What Passes and Fails as Health Policy and Management

What Passes and Fails as Health Policy and Management
Journal of Health Politics, Policy and Law, Vol. 39, No. 5, October 2014 DOI 10.1215/03616878-2813719

Rodwin, Victor G. and David Chinitz

The field of health policy and management (HPAM) faces a gap between theory, policy and practice. Despite decades of efforts at reforming health policy and health care systems, prominent analysts state that the health system is ‘‘stuck’’ and that models for change remain ‘‘aspirational.’’ We discuss four reasons for the failure of current ideas and models for redesigning health care: (1) the dominance of microeconomic thinking; (2) the lack of comparative studies of health care organizations and the limits of health management theory in recognizing the importance of local contexts; (3) the separation of HPAM from the rank and file of health care, particularly physicians; and (4) the failure to expose medical students to issues of HPAM. We conclude with suggestions for rethinking how the field of HPAM might generate more promising policies for health care providers and managers by abandoning the illusion of context-free theories and, instead, seeking to facilitate the processes by which organizations can learn to improve their own performance.

Determinants of the Availability of Hepatitis C Testing Services in Opioid Treatment Programs: Results From a National Study

Determinants of the Availability of Hepatitis C Testing Services in Opioid Treatment Programs: Results From a National Study
American Journal of Public Health, 2014 (June), 104(6): 75-82. doi: 10.2105/AJPH.2013.301827

Frimpong, J.A., D’Aunno, T. & Jiang, L.

OBJECTIVES: We examined trends and organizational-level correlates of the availability of HCV testing in opioid treatment programs.

METHODS: We used generalized ordered logit models to examine associations between organizational characteristics of 383 opioid treatment programs from the 2005 and 2011 National Drug Abuse Treatment System Survey and HCV testing availability.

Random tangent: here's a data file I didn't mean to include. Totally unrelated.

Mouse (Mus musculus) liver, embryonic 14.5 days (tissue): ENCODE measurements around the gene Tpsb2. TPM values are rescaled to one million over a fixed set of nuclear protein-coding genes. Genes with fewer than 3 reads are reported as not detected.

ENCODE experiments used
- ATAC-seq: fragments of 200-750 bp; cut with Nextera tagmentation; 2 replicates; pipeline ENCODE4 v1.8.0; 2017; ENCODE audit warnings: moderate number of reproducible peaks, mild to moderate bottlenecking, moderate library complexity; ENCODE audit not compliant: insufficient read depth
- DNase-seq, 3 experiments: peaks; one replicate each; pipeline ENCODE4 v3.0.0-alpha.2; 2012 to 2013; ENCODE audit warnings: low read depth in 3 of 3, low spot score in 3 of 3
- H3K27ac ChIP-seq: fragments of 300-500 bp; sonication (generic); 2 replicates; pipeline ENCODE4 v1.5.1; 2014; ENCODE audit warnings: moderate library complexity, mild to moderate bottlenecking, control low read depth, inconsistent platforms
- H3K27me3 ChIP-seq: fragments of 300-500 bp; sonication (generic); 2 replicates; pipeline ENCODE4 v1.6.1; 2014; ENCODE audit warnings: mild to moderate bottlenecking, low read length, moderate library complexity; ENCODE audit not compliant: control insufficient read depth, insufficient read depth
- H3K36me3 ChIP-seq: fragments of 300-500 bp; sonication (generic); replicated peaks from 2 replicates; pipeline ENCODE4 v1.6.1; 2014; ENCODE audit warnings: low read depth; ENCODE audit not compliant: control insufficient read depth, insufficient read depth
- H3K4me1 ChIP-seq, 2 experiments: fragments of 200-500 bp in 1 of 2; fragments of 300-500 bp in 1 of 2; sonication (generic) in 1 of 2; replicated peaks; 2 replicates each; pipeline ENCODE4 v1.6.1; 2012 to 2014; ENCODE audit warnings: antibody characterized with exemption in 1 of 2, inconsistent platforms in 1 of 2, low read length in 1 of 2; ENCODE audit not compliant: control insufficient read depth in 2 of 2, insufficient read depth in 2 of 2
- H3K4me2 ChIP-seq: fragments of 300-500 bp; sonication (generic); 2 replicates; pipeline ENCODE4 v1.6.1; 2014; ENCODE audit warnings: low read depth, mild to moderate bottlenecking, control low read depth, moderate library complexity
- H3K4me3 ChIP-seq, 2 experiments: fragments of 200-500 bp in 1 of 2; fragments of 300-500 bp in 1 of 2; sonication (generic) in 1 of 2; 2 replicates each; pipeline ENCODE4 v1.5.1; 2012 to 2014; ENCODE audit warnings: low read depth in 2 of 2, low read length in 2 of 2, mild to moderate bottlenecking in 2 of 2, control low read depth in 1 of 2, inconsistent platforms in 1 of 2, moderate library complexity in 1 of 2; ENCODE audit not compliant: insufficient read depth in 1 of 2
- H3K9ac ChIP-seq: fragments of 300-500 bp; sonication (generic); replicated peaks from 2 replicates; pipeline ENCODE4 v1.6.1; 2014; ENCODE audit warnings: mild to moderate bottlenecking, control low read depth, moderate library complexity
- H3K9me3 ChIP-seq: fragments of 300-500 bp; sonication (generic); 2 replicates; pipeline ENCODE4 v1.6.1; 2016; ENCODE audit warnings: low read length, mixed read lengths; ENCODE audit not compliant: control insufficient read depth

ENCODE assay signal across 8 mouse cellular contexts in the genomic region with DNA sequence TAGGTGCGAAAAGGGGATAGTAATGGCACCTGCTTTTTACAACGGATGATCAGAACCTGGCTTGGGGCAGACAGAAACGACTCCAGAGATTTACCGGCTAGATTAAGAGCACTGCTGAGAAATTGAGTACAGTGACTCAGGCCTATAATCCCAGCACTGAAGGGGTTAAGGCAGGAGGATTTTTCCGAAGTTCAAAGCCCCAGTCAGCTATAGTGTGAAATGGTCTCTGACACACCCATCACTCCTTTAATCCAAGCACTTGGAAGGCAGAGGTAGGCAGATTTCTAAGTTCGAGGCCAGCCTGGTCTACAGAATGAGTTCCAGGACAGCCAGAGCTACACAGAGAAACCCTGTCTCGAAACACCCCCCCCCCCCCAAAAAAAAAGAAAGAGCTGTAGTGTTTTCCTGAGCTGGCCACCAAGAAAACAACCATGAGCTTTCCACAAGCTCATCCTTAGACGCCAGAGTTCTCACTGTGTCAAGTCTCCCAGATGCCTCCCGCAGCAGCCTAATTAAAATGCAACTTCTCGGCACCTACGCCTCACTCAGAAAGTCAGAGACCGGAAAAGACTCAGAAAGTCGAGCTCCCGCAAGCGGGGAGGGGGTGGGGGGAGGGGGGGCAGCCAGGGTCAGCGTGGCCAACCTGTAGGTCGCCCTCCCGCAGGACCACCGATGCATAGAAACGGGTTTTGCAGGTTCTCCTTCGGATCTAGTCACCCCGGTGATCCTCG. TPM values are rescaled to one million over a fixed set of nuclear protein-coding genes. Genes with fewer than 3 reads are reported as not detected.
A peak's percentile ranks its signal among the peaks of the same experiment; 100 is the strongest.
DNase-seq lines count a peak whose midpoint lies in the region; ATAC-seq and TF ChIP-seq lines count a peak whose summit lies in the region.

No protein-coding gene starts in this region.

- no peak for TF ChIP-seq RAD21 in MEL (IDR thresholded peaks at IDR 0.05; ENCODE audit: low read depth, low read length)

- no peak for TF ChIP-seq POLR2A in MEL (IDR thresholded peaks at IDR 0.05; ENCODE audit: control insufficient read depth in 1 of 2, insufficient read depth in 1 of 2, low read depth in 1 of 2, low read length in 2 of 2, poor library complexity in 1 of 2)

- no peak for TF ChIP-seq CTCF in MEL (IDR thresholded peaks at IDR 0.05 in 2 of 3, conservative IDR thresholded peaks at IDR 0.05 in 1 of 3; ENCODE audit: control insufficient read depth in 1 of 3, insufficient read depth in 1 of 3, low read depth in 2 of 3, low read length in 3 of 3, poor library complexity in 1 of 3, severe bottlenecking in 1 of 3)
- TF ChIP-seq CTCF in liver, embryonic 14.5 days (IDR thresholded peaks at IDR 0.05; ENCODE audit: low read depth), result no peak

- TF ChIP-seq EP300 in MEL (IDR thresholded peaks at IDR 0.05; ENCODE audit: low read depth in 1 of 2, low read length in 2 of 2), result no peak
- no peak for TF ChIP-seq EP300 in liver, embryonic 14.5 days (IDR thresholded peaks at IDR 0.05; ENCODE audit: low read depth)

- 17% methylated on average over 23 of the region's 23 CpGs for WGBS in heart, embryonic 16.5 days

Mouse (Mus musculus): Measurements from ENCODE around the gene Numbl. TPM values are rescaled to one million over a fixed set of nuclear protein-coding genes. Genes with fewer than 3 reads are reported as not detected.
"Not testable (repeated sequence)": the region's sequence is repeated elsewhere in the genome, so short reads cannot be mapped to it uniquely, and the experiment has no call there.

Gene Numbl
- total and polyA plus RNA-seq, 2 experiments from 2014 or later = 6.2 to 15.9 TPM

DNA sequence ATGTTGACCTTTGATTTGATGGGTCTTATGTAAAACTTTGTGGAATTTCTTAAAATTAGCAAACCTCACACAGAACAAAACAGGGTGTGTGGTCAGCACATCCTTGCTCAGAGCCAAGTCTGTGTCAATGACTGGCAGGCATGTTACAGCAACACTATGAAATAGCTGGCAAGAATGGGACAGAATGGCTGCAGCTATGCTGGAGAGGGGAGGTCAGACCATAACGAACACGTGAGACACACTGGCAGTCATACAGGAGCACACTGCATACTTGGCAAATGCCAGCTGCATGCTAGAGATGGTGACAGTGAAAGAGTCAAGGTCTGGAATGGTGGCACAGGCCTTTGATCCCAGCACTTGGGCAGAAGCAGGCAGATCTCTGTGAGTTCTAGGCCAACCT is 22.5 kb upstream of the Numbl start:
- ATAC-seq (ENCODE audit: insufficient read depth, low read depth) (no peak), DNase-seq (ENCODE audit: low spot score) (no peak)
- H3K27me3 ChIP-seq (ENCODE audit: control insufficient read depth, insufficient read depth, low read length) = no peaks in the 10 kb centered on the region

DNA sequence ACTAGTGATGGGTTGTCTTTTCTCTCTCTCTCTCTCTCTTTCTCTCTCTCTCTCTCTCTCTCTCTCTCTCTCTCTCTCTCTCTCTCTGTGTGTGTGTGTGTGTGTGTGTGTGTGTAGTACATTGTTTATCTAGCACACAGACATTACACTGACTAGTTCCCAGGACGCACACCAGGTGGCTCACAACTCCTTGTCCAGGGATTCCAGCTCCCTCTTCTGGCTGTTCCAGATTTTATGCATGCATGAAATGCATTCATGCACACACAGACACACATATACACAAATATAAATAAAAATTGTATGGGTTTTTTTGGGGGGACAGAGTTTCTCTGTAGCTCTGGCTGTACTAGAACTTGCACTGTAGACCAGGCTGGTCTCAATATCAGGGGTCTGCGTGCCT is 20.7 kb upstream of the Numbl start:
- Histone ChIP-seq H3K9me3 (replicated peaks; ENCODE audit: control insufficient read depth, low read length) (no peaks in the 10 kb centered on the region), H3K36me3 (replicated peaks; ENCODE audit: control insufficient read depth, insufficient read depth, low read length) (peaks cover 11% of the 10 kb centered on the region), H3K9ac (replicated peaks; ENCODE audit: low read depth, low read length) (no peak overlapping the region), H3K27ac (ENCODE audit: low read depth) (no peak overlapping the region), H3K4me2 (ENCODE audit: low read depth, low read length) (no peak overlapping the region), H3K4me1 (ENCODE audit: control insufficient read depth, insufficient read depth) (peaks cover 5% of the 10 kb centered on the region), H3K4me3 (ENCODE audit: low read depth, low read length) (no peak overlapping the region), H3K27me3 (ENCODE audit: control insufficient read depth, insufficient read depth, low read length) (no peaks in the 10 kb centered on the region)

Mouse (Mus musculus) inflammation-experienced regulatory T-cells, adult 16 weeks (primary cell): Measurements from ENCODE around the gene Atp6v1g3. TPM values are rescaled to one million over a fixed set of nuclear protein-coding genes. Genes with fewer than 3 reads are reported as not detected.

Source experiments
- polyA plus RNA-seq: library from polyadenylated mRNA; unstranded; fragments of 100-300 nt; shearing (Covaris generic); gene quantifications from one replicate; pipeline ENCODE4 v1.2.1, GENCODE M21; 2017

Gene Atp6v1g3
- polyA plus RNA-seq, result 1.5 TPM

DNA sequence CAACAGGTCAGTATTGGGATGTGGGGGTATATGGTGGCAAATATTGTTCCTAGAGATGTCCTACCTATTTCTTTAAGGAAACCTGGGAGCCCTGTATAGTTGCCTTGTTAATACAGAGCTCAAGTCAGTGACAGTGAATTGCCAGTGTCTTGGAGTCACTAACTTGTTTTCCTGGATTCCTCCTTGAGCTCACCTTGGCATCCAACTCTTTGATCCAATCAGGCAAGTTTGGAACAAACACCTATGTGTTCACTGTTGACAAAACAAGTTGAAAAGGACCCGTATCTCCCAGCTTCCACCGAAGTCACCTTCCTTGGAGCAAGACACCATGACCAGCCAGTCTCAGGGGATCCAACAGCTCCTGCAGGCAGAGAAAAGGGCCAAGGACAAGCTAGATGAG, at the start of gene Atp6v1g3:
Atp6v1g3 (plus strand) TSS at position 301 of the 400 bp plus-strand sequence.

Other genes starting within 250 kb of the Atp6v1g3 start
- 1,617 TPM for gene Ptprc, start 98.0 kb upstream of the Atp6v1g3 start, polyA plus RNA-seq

RESULTS: Between 2005 and 2011, the proportion of opioid treatment programs offering HCV testing increased but largely because of increases in off-site referrals rather than on-site testing. HCV testing availability was higher in opioid treatment programs affiliated with a hospital and those receiving federal funds. Opioid treatment programs providing both methadone and buprenorphine were more likely to offer any HCV testing, whereas opioid treatment programs providing only buprenorphine treatment were less likely to offer on-site testing. HCV testing availability was associated with more favorable staff-to-client ratios.

CONCLUSIONS: The increasing use of off-site referrals for HCV testing in opioid treatment programs likely limits opportunities for case finding, prevention, and treatment. Declines in federal funding for opioid treatment programs may be a key determinant of the availability of HCV testing in opioid treatment programs.

Evidence-based treatment for opioid disorders: A 23-year national study of methadone dose levels

Evidence-based treatment for opioid disorders: A 23-year national study of methadone dose levels
Journal of Substance Abuse Treatment, in press. DOI: 10.1016/j.jsat.2014.06.001

D’Aunno, T., Pollack, H.A., Frimpong, J.A. & Wuchiett, D.

Effective treatment for patients with opioid use problems is as critical as ever given the upsurge in heroin and prescription opioid abuse. Yet, results from prior studies show that the majority of methadone maintenance treatment (MMT) programs in the US have not provided dose levels that meet evidence-based standards. Thus, this paper examines the extent to which US MMT programs have made changes in the past 23 years to provide adequate methadone doses; we also identify factors associated with variation in program performance. Program directors and clinical supervisors of nationally-representative methadone treatment programs were surveyed in 1988 (n = 172), 1990 (n = 140), 1995 (n = 116), 2000 (n = 150), 2005 (n = 146), and 2011 (n = 140). Results show that the proportion of patients who received doses below 60 mg/day—the minimum recommended—declined from 79.5 to 22.8% in a 23-year span. Results from random effects models show that programs that serve a higher proportion of African-American or Hispanic patients were more likely to report low-dose care. Programs with Joint Commission accreditation were more likely to provide higher doses, as were a program that serves a higher proportion of unemployed and older patients. Efforts to improve methadone treatment practices have made substantial progress, but 23% of patients across the nation are still receiving doses that are too low to be effective.